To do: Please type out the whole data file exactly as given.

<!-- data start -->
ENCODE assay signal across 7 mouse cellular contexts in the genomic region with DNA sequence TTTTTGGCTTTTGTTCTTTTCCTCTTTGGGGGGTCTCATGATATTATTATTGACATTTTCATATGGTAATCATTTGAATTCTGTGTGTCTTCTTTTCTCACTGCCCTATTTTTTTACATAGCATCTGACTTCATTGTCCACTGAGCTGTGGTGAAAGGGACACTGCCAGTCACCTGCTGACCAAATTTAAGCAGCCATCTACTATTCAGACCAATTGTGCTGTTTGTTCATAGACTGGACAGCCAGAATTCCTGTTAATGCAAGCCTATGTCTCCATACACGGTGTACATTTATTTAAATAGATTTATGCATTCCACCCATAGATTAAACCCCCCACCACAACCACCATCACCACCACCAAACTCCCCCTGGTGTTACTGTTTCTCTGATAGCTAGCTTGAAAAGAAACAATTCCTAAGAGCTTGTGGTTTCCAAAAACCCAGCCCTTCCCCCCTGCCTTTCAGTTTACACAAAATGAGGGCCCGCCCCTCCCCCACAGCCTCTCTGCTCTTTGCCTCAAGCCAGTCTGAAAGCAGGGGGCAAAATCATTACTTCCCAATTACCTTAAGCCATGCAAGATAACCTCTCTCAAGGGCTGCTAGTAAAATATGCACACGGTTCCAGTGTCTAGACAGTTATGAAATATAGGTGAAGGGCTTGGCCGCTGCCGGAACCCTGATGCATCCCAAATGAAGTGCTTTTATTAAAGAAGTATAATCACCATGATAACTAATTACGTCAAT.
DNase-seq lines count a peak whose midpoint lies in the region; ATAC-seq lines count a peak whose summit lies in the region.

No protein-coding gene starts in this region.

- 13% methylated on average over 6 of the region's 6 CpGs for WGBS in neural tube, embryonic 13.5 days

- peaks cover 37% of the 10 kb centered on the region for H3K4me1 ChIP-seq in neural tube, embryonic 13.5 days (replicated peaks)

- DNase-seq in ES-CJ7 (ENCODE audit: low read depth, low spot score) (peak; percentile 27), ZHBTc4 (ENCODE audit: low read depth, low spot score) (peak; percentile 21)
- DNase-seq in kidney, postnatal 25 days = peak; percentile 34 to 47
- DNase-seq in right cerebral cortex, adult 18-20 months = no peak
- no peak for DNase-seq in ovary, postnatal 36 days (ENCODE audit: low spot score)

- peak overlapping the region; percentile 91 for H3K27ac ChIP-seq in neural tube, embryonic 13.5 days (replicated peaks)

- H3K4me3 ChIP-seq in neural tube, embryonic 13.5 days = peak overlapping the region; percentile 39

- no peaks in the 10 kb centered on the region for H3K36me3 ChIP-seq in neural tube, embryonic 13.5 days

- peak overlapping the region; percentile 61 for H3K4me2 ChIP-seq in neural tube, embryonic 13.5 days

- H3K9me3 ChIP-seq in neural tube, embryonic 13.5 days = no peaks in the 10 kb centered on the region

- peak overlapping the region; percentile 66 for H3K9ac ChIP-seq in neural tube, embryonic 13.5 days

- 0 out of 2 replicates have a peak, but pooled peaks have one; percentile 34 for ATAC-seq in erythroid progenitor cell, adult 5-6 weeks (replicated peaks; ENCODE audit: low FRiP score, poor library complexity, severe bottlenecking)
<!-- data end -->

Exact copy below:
ENCODE assay signal across 7 mouse cellular contexts in the genomic region with DNA sequence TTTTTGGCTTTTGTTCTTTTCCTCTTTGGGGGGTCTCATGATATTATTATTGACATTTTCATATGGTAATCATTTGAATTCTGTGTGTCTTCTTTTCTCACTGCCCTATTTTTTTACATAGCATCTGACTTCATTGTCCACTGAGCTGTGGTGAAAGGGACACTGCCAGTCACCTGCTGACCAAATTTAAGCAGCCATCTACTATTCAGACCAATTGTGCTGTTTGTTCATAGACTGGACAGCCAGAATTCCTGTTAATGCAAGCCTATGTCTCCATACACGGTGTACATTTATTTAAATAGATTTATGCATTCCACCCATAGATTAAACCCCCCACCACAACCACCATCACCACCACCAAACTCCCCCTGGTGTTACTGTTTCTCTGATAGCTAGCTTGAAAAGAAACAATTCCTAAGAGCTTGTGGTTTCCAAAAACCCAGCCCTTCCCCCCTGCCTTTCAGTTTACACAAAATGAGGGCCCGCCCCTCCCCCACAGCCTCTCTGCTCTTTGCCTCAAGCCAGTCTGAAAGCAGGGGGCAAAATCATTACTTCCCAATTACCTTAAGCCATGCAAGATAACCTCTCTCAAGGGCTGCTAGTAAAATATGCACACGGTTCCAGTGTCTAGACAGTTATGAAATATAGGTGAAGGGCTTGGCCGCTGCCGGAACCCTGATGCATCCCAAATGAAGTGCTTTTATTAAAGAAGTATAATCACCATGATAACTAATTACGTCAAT.
DNase-seq lines count a peak whose midpoint lies in the region; ATAC-seq lines count a peak whose summit lies in the region.

No protein-coding gene starts in this region.

- 13% methylated on average over 6 of the region's 6 CpGs for WGBS in neural tube, embryonic 13.5 days

- peaks cover 37% of the 10 kb centered on the region for H3K4me1 ChIP-seq in neural tube, embryonic 13.5 days (replicated peaks)

- DNase-seq in ES-CJ7 (ENCODE audit: low read depth, low spot score) (peak; percentile 27), ZHBTc4 (ENCODE audit: low read depth, low spot score) (peak; percentile 21)
- DNase-seq in kidney, postnatal 25 days = peak; percentile 34 to 47
- DNase-seq in right cerebral cortex, adult 18-20 months = no peak
- no peak for DNase-seq in ovary, postnatal 36 days (ENCODE audit: low spot score)

- peak overlapping the region; percentile 91 for H3K27ac ChIP-seq in neural tube, embryonic 13.5 days (replicated peaks)

- H3K4me3 ChIP-seq in neural tube, embryonic 13.5 days = peak overlapping the region; percentile 39

- no peaks in the 10 kb centered on the region for H3K36me3 ChIP-seq in neural tube, embryonic 13.5 days

- peak overlapping the region; percentile 61 for H3K4me2 ChIP-seq in neural tube, embryonic 13.5 days

- H3K9me3 ChIP-seq in neural tube, embryonic 13.5 days = no peaks in the 10 kb centered on the region

- peak overlapping the region; percentile 66 for H3K9ac ChIP-seq in neural tube, embryonic 13.5 days

- 0 out of 2 replicates have a peak, but pooled peaks have one; percentile 34 for ATAC-seq in erythroid progenitor cell, adult 5-6 weeks (replicated peaks; ENCODE audit: low FRiP score, poor library complexity, severe bottlenecking)